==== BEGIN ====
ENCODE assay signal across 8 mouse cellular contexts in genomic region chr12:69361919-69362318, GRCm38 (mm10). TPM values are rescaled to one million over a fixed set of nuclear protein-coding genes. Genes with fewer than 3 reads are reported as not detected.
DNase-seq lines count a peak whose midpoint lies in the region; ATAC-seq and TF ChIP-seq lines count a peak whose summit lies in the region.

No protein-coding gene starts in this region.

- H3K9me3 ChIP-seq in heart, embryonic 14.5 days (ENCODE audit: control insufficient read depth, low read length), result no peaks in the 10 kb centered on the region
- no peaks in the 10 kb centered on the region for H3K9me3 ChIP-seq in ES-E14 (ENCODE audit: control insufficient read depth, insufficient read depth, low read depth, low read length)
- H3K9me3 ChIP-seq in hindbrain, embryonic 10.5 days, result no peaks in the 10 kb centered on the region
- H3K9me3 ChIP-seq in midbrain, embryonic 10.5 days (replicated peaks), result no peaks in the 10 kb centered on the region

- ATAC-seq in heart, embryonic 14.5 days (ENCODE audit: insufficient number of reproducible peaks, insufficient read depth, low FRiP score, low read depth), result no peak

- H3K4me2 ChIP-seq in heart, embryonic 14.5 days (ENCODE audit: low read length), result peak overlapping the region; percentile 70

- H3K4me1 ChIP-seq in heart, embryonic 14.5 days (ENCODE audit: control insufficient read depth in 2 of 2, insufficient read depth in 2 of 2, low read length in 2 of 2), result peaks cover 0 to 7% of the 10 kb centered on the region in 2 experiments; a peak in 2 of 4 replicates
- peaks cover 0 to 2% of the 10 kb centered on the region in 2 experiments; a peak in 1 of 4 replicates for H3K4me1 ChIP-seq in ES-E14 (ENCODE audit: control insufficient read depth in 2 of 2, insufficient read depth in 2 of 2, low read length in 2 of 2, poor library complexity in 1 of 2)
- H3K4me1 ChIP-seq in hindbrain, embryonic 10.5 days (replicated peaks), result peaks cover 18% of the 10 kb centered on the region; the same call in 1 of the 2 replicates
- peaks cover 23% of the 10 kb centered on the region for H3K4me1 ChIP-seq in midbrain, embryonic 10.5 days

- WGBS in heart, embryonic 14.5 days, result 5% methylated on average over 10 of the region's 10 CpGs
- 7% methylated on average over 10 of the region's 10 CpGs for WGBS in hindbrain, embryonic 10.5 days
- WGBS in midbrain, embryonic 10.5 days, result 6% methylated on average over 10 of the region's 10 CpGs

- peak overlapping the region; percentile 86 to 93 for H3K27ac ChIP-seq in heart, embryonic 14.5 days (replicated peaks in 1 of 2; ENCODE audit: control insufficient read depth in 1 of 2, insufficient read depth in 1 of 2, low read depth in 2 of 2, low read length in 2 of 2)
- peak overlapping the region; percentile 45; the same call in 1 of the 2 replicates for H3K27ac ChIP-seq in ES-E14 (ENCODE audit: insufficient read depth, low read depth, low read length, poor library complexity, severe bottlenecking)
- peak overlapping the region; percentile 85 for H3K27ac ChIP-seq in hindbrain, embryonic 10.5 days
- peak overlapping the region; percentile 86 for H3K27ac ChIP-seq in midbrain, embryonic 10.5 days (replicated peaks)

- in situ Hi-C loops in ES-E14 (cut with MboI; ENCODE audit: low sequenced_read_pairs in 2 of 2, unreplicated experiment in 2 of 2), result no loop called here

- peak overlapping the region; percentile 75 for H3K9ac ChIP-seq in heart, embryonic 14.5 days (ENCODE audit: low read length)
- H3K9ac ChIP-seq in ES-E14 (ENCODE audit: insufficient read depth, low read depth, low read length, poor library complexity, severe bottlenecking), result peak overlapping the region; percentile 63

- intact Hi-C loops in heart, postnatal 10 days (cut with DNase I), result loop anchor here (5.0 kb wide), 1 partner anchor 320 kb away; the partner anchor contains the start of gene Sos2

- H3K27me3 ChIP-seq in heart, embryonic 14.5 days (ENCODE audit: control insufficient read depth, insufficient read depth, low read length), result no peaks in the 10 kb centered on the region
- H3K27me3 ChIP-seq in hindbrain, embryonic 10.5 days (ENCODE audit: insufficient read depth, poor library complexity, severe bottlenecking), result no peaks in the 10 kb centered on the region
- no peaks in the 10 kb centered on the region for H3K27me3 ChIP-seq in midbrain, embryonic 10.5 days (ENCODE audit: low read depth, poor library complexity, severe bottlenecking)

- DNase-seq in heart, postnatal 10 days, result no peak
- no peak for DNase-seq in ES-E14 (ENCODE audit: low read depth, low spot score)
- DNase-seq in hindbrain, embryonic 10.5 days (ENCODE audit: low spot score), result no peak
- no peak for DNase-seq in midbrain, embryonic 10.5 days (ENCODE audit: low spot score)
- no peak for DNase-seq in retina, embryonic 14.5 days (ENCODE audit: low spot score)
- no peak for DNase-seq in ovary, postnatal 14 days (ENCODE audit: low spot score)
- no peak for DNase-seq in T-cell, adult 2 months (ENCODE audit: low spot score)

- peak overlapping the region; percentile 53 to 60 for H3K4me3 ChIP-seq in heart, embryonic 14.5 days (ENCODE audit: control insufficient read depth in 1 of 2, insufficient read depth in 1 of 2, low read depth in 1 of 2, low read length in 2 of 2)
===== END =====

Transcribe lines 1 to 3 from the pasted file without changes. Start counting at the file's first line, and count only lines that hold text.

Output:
ENCODE assay signal across 8 mouse cellular contexts in genomic region chr12:69361919-69362318, GRCm38 (mm10). TPM values are rescaled to one million over a fixed set of nuclear protein-coding genes. Genes with fewer than 3 reads are reported as not detected.
DNase-seq lines count a peak whose midpoint lies in the region; ATAC-seq and TF ChIP-seq lines count a peak whose summit lies in the region.

No protein-coding gene starts in this region.